the key principles of those laws is that competition is good because it
leads to ever improving products and services for consumers. And that
improvement should take two forms: better quality and lower prices.

And by that measure, market share leader Comcast itself is already
failing. After all, as I wrote on February 19
is the worst when it comes to customer service and its prices are rising
several times faster than the rate of inflation. TWC — number two in
market share — is nearly as bad when it comes to service quality.

And combining these two will certainly lead to greater economic power
when it comes to negotiating with content providers who seek access to
Comcast’s platform which will control half the market if the deal goes

All that bargaining leverage could force companies like Viacom, CBS, and
Disney to pay less to Comcast. But there is nothing from stopping those
content providers from demanding that advertisers pay more to access
consumers — and for advertisers to pass this higher cost onto consumers
by raising prices and/or reducing the size of what it sells to consumers
while keeping the price the same.

Moreover, with less competition there is little incentive for a much
bigger Comcast to innovate or to tamp down its price increases. I
seriously doubt that Comcast will reduce its R&D expenditures and pass
the money onto consumers in the form of lower prices. Instead, that
money could go back to shareholders in the form of dividends or share

But one obstacle to the merger before the deal between Netflix and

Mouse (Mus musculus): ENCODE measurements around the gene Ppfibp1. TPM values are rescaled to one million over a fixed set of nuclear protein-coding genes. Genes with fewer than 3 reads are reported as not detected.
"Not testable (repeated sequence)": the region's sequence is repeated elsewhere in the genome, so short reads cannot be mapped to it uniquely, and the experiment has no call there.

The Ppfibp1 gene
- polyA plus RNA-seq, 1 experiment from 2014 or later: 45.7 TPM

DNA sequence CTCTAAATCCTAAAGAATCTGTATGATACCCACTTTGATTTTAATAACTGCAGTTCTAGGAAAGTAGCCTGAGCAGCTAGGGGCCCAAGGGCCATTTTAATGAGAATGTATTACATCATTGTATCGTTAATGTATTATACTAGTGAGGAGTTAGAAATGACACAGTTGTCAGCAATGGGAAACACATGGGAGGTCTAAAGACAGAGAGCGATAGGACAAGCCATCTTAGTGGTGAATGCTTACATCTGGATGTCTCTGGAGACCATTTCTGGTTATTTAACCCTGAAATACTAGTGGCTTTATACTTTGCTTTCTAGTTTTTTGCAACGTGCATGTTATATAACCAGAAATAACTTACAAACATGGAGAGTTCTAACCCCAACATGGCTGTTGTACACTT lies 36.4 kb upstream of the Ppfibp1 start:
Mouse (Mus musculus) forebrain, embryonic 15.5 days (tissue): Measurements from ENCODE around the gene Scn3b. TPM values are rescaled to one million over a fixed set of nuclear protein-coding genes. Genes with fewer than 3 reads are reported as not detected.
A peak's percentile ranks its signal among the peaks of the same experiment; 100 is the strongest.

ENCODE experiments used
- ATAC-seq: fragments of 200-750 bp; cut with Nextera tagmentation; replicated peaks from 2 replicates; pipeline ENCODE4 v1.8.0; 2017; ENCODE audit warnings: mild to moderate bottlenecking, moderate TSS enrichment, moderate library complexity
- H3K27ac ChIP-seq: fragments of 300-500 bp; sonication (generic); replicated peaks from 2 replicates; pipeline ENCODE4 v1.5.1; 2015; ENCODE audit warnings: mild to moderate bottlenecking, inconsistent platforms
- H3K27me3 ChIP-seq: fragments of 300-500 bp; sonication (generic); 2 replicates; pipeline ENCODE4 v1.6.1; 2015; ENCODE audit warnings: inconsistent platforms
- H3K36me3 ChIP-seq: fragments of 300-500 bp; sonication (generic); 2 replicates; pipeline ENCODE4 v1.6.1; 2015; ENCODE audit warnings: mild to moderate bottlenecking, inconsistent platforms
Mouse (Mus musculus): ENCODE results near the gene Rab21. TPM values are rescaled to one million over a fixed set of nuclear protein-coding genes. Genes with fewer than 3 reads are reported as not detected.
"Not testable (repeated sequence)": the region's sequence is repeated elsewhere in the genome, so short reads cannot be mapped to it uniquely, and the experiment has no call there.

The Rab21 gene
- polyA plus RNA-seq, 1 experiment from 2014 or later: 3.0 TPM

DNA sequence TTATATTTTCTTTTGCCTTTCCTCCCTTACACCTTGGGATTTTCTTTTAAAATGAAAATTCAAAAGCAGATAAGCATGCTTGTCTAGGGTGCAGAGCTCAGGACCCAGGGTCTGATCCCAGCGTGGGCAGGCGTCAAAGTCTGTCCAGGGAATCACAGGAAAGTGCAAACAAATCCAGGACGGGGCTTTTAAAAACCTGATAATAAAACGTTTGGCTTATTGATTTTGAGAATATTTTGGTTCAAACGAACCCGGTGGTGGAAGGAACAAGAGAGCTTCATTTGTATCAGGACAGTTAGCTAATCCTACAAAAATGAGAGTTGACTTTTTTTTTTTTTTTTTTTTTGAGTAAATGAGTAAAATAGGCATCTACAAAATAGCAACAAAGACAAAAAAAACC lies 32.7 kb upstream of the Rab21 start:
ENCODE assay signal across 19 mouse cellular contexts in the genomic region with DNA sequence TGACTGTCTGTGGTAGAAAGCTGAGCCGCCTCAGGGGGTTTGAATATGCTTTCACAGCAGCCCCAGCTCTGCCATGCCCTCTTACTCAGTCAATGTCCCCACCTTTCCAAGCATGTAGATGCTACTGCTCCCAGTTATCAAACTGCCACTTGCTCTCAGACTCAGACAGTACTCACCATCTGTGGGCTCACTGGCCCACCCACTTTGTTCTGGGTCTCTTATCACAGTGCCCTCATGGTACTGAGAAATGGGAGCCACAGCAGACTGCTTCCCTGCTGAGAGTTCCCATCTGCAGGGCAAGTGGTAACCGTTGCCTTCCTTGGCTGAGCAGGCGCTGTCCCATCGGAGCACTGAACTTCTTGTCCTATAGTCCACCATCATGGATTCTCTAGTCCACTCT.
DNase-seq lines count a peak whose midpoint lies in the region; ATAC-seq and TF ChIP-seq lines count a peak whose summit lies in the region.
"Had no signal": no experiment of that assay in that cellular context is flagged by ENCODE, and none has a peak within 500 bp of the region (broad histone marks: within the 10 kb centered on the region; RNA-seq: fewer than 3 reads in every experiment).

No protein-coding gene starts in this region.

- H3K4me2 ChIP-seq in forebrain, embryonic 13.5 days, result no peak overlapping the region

Comcast was the possibility that Comcast would use its market power to
stifle upstarts.

The deal between Netflix and Comcast does not say anything about how
Comcast might try to thwart the likes of Hulu Plus, Aereo, and Roku HD.
But it does suggest that Comcast will not try to harm Netflix’s efforts
to deliver its content to consumers.

However, it does remain to be seen whether Comcast will impose overage
fees for all the extra bandwidth consumers use for online streaming. For
example, in Tennessee, Georgia, and Mississippi, Comcast is testing
overage fees ($10 for every 50 gigabytes (GB) over the allotted 300GB.

The evidence that Comcast’s proposed merger with TWC will hurt consumers
seems compelling. There is no reason to think that the merged companies’
service quality would rise from the cellar or that its price increases
would reverse. Nor is there any reason to think that the deal will not
make it harder for upstarts trying to deliver consumers better quality
at a lower price.

But the deal between Netflix and Comcast — if it can deliver on
demanding SLAs — does suggest that Comcast is not set on wiping out Netflix.

Nor does it hurt the deal’s prospects that Comcast has given money to
Congress. As the /New York Times/
“91 of the 97 members of Congress who signed a letter in 2011
supporting the Comcast NBC merger received contributions
during that same election cycle from the company’s political action
committee or executives.”

Is Comcast wielding that clout as it seeks approval of the deal to buy
TWC? Do antitrust laws still matter?